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Wisconsin Supreme Court Reconsiders 2022 Ban on Ballot Drop Boxes

Drop boxes had been utilized for years without issue in the state before a conservative court blocked their use.

Residents drop mail-in ballots in an official ballot box outside of the Tippecanoe branch library on October 20, 2020, in Milwaukee, Wisconsin.

Liberal justices of the Wisconsin Supreme Court signaled on Monday that they may overturn a 2022 ruling that made absentee ballot drop boxes illegal throughout the state.

There is no legislative provision either approving or disallowing drop boxes in Wisconsin. Hundreds of local governments had utilized drop boxes for years before the ban, as they are beneficial to a number of people, including the elderly, disabled residents and those living in rural areas who may not have easy access to local government offices where absentee ballots can be dropped off.

Republicans and Democrats had both initially lauded the use of drop boxes for voting. However, as unsubstantiated claims of election fraud became prevalent within the GOP (especially after Donald Trump started citing drop boxes in his false claims regarding his 2020 presidential loss), Republicans began demanding they be removed.

In 2022, the state Supreme Court, then controlled by a 4-3 conservative majority, agreed to block the use of drop boxes for voting throughout the state, endorsing the false election fraud rhetoric in part of their ruling. The justices also claimed that drop boxes were illegal because there wasn’t a specific statute empowering localities to manage drop boxes.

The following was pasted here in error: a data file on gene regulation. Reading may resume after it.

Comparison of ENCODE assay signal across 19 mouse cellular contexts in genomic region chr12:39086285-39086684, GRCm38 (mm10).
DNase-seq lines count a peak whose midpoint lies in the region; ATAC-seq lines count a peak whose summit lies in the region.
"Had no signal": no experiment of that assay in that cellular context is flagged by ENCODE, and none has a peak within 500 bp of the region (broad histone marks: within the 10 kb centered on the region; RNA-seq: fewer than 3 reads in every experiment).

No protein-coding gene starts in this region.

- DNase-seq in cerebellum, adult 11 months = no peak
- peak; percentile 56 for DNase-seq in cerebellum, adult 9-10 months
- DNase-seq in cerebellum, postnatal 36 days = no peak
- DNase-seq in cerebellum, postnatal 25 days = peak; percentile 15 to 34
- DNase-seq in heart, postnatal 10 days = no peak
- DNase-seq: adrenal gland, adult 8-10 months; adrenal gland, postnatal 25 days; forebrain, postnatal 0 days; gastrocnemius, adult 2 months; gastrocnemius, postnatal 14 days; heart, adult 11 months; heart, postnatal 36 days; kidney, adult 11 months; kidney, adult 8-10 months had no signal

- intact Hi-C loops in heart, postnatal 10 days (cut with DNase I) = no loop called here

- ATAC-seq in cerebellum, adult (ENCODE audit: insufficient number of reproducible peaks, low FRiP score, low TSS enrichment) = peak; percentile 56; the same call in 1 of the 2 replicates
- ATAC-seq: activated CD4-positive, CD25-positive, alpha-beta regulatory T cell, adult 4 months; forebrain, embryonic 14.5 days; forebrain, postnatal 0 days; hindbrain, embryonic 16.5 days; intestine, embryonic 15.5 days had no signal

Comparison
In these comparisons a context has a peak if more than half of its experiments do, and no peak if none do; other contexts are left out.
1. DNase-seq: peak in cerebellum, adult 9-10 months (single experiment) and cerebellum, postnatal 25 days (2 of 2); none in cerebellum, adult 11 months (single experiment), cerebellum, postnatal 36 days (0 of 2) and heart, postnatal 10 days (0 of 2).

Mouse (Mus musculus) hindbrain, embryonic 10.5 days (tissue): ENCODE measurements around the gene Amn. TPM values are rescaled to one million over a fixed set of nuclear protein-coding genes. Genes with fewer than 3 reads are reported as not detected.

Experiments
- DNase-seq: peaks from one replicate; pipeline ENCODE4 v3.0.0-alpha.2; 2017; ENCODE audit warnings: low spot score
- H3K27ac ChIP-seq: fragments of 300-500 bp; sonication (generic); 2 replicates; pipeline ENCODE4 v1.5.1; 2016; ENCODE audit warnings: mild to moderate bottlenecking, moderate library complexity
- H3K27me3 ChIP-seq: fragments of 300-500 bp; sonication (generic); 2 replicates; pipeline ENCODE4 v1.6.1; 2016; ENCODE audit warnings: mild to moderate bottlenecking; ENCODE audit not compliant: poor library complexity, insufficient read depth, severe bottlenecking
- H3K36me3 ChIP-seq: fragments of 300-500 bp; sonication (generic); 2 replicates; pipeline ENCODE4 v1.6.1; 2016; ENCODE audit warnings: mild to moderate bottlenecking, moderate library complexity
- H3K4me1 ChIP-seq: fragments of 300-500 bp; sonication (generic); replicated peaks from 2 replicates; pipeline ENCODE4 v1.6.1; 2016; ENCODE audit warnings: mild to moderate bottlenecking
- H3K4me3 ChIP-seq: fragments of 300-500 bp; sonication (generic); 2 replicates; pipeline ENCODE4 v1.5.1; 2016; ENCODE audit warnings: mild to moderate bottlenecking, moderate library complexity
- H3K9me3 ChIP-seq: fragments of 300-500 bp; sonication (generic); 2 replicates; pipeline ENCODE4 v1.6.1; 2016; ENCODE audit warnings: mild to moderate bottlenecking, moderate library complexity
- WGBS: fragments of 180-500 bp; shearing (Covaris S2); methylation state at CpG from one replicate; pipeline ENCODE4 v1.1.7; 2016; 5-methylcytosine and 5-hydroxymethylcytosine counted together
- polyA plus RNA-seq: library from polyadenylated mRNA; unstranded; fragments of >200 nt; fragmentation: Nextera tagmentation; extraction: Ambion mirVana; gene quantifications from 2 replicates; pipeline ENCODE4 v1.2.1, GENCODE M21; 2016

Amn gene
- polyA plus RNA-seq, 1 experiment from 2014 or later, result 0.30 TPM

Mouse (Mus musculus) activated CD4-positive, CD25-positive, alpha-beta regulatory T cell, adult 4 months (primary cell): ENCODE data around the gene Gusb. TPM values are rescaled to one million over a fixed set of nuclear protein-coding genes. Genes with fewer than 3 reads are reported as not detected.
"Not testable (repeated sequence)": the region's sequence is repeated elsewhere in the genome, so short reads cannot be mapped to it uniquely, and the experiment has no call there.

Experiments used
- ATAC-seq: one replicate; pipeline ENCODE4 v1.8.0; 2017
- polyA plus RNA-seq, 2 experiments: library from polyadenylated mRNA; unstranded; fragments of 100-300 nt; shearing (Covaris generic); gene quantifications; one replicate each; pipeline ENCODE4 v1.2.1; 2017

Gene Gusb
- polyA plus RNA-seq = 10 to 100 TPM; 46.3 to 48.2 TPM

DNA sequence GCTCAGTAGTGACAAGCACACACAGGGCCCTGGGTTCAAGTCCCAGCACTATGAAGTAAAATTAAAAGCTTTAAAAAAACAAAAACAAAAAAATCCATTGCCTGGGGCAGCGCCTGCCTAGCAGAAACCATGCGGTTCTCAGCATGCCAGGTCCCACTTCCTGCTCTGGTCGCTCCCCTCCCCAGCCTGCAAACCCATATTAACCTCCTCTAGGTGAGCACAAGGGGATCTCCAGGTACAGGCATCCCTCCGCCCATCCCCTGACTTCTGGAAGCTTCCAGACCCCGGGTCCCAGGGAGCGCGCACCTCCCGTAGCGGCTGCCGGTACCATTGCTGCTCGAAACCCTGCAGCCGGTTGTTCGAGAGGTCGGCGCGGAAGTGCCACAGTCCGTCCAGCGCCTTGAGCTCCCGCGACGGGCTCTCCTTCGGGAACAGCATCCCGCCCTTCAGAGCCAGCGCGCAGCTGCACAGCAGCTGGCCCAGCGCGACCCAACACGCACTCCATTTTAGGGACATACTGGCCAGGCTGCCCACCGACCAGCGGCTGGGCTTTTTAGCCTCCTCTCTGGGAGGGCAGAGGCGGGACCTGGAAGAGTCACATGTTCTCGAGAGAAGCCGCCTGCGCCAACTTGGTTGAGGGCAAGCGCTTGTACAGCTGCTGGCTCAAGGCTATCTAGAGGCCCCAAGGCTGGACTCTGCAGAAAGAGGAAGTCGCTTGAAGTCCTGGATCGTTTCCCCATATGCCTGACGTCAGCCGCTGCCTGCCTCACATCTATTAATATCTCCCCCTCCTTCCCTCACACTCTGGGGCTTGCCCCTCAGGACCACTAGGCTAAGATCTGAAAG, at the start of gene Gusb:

Two years later and following a shift in the bench’s makeup, the now liberal majority Wisconsin Supreme Court appears ready to reverse that decision.

“What if we just got it wrong? What if we made a mistake? Are we now supposed to just perpetuate that mistake into the future?” liberal Justice Jill Karofsky said during oral arguments this week.

Conservative justice Rebecca Bradley said that overturning the ruling would turn the court into “a super legislature…[giving] free rein to municipal clerks to conduct elections however they see fit.”

But liberal justices on the court noted that conservatives had essentially done the same thing two years ago, when they ruled to create a new law barring municipalities from managing themselves when it came to how they collected ballots.

Banning municipalities from engaging in certain actions, absent a state law expressly forbidding it, is “untenable,” said Justice Rebecca Dallet, a member of the liberal bloc.

“There is no way, even when our statute books are quite long and there are quite a few of them, that you could possibly ever encompass every tiny little thing that ever existed in any realm, especially in election law, when we have a decentralized system,” Dallet said during arguments.

David Fox, a lawyer for Priorities USA, one of the progressive organizations that brought forward the lawsuit against the drop box ban, made similar statements during his arguments to the court over the dangers of the restrictions that were imposed on Wisconsin communities two years ago.

“If everything needs to be expressly authorized, on pain of discarding ballots, that is a loaded gun,” Fox said to the court.

Fox also warned that the 2022 ruling could allow challenges on myriad other actions municipalities take regarding their management of elections.

“People will not see a problem, clerks will not see a problem, voters will not see a problem” with common sense actions clerks take, Fox noted in his argument. “And then after an election, someone is going to come to this clerk and they’re going to say ‘Wait, where’s the express authorization? All of those ballots need to be cast out.’”